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Immigration Policy by Executive Fiat
Obama contemplates constitutionally dubious changes on both legal and illegal immigration.

(President Obam: Chip Somodevilla/Getty Images)

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When the Senate passed its version of comprehensive immigration reform, it aimed to appeal to a coalition dominated by ethnic activists and big business. The Senate immigration package — consisting principally of immediate legalization for millions of illegal immigrants, promises of enforcement, revisions of the legal-immigration system, and the expansion of guest-worker visa programs — would have fulfilled that coalition’s desires for the legalization of illegal immigrants and cheap labor. A popular outcry might have stopped the Senate immigration bill, but perhaps President Obama’s executive orders will gratify this coalition’s appetites after all. In a series of closed-door meetings, representatives from big business and other organizations have been pushing hard for an expansion and revision of some U.S. visa programs. Corporate America has allied with groups such as the League of United Latin American Citizens and American Families United to urge the president to push through changes to the legal-immigration system and grant work permits to millions of current illegal immigrants.

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The president’s rumored decision to legalize and grant work permits to millions of illegal immigrants has dominated media discussions of the administration’s potential executive fiats on immigration. However, decisions to revise the legal-immigration system could also be consequential. The prospect of the legalization of illegal immigrants combined with a revision of the legal-immigration system suggests that the Obama administration’s potential executive orders on immigration would go far beyond tiny administrative tweaks and minor exertions of prosecutorial discretion; they might instead be major and unilateral revisions of U.S. immigration policy.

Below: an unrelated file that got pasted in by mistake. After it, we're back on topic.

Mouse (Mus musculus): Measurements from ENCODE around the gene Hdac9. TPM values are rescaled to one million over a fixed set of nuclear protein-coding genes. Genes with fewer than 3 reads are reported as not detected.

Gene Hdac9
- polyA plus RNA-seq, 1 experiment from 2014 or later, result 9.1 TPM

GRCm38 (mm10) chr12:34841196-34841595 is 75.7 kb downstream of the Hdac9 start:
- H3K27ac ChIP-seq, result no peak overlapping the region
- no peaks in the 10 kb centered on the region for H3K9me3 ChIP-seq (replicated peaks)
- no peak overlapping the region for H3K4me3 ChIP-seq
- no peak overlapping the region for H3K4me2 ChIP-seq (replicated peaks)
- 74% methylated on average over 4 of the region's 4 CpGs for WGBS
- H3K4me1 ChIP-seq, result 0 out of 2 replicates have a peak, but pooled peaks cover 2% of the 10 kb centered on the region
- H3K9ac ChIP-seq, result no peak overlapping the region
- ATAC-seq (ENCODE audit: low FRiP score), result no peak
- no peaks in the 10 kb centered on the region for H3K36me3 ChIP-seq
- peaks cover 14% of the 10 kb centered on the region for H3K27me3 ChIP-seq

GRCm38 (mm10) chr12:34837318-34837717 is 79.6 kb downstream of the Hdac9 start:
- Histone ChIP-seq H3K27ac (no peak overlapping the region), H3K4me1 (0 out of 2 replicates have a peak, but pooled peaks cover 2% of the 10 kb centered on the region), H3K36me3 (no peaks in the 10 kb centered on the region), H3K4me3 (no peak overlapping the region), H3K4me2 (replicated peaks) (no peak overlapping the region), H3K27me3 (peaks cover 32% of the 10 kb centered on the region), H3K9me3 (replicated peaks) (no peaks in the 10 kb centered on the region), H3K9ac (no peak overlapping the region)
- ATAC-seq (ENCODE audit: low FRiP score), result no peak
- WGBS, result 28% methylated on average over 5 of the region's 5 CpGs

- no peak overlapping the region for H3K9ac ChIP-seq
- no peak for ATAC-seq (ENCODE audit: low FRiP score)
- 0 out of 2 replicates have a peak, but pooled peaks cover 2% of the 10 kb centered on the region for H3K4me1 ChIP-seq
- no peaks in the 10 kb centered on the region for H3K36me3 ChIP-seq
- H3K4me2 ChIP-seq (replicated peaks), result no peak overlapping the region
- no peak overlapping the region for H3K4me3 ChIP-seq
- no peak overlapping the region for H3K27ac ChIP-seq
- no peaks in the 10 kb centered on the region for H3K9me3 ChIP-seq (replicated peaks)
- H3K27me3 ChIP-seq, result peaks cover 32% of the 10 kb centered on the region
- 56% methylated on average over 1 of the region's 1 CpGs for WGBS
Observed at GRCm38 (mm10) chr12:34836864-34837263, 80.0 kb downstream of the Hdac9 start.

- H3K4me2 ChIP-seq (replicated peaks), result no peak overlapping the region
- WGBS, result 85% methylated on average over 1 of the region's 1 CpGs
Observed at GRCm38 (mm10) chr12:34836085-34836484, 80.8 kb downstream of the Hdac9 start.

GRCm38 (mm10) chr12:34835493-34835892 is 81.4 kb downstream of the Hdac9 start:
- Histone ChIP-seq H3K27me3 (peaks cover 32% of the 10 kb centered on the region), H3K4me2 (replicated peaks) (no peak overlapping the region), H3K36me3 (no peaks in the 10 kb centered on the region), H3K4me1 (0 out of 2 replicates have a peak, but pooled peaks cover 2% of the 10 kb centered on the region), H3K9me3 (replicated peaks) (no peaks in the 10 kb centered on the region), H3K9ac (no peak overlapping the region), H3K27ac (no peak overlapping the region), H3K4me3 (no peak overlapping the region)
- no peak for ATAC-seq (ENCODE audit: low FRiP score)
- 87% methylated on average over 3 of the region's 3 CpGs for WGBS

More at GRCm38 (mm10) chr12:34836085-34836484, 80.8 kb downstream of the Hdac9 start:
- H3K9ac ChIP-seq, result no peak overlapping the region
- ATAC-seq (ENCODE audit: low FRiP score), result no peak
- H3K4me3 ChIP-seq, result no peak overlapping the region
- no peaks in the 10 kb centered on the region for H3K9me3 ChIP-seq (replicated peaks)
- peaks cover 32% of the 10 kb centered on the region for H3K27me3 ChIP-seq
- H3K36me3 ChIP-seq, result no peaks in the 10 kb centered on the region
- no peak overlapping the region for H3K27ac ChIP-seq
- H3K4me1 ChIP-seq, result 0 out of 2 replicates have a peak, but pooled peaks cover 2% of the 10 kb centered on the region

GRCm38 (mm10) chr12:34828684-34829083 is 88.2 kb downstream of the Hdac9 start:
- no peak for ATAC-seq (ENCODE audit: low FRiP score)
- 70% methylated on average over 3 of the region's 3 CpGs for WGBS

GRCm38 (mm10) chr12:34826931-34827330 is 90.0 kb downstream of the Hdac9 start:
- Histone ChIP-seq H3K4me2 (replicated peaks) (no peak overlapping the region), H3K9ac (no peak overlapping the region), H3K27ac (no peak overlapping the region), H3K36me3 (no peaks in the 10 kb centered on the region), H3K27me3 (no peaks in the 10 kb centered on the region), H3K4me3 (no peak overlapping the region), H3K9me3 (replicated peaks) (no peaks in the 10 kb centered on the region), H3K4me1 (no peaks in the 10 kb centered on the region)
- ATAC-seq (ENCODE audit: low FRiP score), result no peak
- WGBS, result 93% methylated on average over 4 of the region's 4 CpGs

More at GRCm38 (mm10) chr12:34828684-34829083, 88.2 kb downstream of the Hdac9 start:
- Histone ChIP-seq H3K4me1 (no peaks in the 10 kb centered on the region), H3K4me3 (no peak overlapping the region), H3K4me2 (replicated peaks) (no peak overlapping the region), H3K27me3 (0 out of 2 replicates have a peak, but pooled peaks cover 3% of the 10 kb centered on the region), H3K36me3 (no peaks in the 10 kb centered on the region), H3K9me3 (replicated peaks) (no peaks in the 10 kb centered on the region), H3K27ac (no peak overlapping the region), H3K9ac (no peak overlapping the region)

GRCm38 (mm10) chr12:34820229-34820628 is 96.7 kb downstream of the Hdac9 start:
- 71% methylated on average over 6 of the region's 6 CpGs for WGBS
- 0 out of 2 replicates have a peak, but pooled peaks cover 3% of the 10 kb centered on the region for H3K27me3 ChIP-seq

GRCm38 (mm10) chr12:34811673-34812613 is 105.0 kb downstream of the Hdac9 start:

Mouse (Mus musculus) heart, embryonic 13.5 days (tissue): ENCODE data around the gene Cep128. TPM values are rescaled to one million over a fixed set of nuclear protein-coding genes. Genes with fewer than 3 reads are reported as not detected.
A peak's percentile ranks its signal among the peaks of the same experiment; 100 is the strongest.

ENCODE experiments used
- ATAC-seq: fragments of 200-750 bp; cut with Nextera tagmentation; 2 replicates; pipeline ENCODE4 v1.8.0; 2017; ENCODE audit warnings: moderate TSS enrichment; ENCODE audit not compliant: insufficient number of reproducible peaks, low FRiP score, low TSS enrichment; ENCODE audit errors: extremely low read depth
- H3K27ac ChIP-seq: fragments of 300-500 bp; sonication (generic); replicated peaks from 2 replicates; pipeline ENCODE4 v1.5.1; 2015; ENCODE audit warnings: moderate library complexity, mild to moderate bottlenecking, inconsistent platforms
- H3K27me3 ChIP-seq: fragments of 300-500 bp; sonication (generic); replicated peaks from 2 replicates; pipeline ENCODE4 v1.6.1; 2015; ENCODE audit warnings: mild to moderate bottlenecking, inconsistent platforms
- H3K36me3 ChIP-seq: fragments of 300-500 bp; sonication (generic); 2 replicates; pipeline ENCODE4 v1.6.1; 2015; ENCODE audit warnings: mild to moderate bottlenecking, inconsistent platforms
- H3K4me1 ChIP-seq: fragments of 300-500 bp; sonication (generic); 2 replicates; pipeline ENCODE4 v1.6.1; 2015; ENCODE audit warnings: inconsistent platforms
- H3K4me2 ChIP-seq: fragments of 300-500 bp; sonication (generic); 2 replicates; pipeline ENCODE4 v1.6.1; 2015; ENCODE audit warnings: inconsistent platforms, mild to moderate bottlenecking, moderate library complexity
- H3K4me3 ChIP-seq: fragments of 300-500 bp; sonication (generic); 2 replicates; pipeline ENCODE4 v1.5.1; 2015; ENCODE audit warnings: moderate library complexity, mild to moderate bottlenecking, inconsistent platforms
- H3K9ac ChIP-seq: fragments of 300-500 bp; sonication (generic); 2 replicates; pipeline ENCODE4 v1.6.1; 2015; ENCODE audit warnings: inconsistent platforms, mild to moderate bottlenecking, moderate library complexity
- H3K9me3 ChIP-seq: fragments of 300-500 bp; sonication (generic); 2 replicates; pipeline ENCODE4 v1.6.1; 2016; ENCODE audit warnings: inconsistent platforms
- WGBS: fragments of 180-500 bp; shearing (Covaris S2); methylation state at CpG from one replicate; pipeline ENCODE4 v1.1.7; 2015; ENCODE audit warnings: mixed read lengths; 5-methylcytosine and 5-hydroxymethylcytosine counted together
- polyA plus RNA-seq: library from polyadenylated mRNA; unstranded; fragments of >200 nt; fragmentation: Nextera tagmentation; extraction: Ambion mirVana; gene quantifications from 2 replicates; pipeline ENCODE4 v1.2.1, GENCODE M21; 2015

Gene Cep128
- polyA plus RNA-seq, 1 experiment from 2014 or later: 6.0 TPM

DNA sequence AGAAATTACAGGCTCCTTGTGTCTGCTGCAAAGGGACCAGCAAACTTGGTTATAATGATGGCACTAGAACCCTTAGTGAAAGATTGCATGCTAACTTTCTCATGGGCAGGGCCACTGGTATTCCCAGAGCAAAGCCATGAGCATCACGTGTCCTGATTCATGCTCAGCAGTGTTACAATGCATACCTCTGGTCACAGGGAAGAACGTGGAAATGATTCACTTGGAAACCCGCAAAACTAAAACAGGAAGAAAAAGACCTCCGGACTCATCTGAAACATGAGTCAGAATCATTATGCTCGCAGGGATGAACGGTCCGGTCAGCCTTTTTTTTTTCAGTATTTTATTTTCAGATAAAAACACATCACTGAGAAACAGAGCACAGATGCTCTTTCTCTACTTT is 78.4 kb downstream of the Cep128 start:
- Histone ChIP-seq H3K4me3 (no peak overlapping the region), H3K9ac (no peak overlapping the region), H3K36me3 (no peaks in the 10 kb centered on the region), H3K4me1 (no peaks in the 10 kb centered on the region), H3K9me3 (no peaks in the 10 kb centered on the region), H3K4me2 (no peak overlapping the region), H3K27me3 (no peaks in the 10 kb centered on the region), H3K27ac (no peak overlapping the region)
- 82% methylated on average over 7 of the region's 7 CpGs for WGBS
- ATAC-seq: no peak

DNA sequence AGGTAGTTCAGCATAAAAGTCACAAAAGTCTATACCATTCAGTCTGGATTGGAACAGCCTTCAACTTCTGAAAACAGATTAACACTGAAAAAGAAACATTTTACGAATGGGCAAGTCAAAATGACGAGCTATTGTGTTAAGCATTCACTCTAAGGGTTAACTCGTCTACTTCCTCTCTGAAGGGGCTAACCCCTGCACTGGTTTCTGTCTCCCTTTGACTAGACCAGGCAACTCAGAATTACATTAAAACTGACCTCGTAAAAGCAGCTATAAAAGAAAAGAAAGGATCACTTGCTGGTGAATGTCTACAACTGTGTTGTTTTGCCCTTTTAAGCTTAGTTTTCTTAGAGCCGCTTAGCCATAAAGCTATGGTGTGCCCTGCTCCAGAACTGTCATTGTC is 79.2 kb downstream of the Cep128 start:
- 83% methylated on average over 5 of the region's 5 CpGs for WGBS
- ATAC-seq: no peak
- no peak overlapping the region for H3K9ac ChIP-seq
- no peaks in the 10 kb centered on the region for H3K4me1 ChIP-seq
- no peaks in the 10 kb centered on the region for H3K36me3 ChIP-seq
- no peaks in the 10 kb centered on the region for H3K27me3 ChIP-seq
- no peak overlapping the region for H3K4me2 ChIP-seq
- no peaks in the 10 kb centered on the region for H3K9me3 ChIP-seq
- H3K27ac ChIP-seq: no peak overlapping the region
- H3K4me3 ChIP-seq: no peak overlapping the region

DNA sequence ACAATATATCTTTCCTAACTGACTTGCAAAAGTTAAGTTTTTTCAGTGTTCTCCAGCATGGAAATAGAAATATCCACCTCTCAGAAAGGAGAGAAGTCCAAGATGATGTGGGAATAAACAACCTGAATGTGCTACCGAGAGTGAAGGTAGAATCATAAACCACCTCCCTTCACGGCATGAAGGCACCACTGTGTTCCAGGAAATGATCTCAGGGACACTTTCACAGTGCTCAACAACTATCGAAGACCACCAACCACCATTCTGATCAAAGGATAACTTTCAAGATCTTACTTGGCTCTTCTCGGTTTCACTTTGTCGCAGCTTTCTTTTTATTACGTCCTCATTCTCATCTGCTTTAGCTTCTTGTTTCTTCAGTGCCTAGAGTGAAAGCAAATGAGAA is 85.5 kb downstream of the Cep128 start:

Many of the proposals put forward in these closed-door meetings focus on changing the way that visas are counted; in the short term at least, these changes would probably lead to a substantial increase in legal immigration. They could affect both permanent immigrants and guest workers. One major proposal would change the ways green cards are counted. Under limits established in 1990, the United States can offer 226,000 family-based and 140,000 employment-based green cards annually. For decades, green cards issued both to principals and to their dependents count against this cap. For example, if a researcher from Sweden earns an employment-based green card and she brings along a husband and three children, a total of five of the 140,000 employment-based green cards would be used (one for the researcher — the principal — and four for her dependents). Advocates would like the Obama administration to make a ruling so that only principals count against this cap; the green cards issued to dependents of a principal would not in this case count toward those limits. Under this scenario, the immigration of the Swedish researcher would still cause five green cards to be issued, but only one green card would be counted toward the 140,000 limit. Counting principals only against visa limits could also apply to the “diversity lottery” of 50,000 visas, potentially doubling the number of immigrants from that pool.